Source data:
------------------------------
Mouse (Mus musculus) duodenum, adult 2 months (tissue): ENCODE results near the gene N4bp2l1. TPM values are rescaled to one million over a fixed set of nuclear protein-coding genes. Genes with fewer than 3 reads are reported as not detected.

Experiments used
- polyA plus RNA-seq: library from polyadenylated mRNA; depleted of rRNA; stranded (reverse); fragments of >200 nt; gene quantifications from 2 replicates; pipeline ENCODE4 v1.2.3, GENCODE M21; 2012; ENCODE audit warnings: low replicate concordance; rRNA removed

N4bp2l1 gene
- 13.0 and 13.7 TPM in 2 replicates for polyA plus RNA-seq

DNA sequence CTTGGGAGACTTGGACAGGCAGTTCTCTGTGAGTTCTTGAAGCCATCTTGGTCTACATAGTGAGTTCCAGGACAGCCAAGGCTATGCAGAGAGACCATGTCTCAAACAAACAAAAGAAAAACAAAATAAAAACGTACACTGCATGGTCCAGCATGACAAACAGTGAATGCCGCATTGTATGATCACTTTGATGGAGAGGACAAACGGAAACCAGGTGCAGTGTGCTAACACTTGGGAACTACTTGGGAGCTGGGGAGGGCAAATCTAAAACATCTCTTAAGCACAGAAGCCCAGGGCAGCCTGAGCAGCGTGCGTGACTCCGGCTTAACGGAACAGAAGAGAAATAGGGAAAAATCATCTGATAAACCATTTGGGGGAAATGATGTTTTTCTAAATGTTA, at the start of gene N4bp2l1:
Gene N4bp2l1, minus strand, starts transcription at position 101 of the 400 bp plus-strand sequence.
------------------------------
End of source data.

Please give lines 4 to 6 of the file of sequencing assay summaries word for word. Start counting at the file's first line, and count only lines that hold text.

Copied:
N4bp2l1 gene
- 13.0 and 13.7 TPM in 2 replicates for polyA plus RNA-seq

DNA sequence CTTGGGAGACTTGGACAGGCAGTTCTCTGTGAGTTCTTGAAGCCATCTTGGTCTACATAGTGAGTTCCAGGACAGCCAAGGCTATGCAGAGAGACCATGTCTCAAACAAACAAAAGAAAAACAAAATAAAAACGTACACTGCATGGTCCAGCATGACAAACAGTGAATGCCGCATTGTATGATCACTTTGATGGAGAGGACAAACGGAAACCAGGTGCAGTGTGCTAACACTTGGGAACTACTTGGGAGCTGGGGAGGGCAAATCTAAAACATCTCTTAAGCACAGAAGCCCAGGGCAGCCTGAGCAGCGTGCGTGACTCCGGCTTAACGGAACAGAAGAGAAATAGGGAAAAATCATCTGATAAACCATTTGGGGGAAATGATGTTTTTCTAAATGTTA, at the start of gene N4bp2l1: